Quote Originally Posted by Woodsman View Post
You know a great deal and it's always a pleasure and a privilege to hear your thoughts on these matters.
I wonder if the focus should shift to more towards the macro?

By that I mean the following:

US Middle East policy recently and moving forward(and mentioned by EJ as well) is one of increasing disengagement.

At the moment, the US appears to be somewhere in the middle of the engaged <—> disengaged continuum.

Still engaged enough to be sucked into every crisis.

But disengaged enough to no longer effectively deter kinetic action by adversaries.

Multiplied by an increasingly fragile global economic environment.

With authoritarian adversaries further attracted by the western election(vulnerability) cycle.

In military operations, rearguard actions(retreat) while in contact with the enemy are amongst the most difficult and dangerous to properly execute. If an adversary accurately identifies a rearguard action, that is typically a lower risk, higher reward time to press an attack.

In military operations, the US led west have historically “owned the night” based on superior sensing technology down to the individual combatant. So fighting at night with no moon creates the greatest unfair advantage over adversaries.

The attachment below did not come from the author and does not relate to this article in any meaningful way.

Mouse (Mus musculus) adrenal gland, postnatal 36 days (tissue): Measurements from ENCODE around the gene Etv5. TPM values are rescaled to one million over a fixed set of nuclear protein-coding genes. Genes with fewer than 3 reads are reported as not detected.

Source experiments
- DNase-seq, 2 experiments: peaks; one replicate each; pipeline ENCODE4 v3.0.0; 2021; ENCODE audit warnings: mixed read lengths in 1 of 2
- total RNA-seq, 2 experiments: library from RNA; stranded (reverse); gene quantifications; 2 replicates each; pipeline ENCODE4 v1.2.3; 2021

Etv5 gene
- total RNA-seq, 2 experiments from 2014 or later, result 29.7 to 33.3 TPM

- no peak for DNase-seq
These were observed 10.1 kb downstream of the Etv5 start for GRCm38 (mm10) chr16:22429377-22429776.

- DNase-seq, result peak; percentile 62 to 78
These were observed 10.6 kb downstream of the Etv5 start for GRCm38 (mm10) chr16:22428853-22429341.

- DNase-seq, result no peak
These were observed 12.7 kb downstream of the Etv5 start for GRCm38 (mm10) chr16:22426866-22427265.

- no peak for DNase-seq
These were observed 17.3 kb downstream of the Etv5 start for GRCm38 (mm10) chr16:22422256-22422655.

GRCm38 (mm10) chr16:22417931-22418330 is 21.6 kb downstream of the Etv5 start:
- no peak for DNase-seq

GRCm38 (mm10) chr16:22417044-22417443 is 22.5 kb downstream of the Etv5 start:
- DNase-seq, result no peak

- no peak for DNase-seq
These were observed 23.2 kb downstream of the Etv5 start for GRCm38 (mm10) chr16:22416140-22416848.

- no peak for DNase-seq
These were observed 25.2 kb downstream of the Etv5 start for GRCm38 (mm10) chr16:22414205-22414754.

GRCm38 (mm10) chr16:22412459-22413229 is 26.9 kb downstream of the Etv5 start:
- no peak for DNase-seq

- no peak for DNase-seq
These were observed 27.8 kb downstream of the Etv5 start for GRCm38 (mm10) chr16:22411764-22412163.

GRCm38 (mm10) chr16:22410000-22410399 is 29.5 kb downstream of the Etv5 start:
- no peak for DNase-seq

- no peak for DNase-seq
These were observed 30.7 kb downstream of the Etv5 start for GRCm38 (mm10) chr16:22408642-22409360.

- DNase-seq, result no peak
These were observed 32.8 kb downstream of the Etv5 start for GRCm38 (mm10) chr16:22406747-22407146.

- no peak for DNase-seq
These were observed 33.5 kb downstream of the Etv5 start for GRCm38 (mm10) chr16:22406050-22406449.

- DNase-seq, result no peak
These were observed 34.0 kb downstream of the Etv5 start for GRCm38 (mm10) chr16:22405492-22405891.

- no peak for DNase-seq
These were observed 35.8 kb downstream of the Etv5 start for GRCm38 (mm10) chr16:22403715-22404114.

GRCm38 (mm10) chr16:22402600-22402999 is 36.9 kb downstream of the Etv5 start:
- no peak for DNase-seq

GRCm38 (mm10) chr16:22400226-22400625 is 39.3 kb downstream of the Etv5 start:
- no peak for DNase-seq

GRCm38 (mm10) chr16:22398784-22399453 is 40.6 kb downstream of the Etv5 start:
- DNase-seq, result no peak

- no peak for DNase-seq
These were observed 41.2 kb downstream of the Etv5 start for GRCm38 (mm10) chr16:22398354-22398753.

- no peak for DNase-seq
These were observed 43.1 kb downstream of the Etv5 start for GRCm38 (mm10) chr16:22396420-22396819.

This may be an oversimplistic assessment and analogy, but I think it’s valid at the basic macro level:

The US is partway thru it’s geopolitical rearguard(retreat) action and is particularly vulnerable to adversaries pressing both direct/indirect attack until the US is geopolitically disengaged and consolidated in whatever the new normal becomes.

Authoritarian US adversaries “own the night” when it comes to US election cycles and have the greatest advantage in the lead up to and during elections if carefully leveraged.

So I would posit the US is most vulnerable in the next 12 months, despite the fact the US is actually trying to disengage from the region(despite the superficial schizophrenic appearance).

Magnified by Iran/Russia increasingly desperate for higher energy prices and less likely to be impacted by a global shock in a relative sense.

Although I suspect China must be increasingly concerned at how rising energy prices would seriously impact China at. Cost that could easily exceed the value of relative change to US/China geopolitical power/influence.

Maybe my theory is valid. Maybe not.

But what I know is that I really struggle to find any innocent actors with clean hands in this.

We could get into arguments about force ranking hands by how dirty(or bloody) they are, but it would likely be quite futile.

I think a far more important question is: which hands are likely to start washing and which hands are likely to get dirtier/bloodier?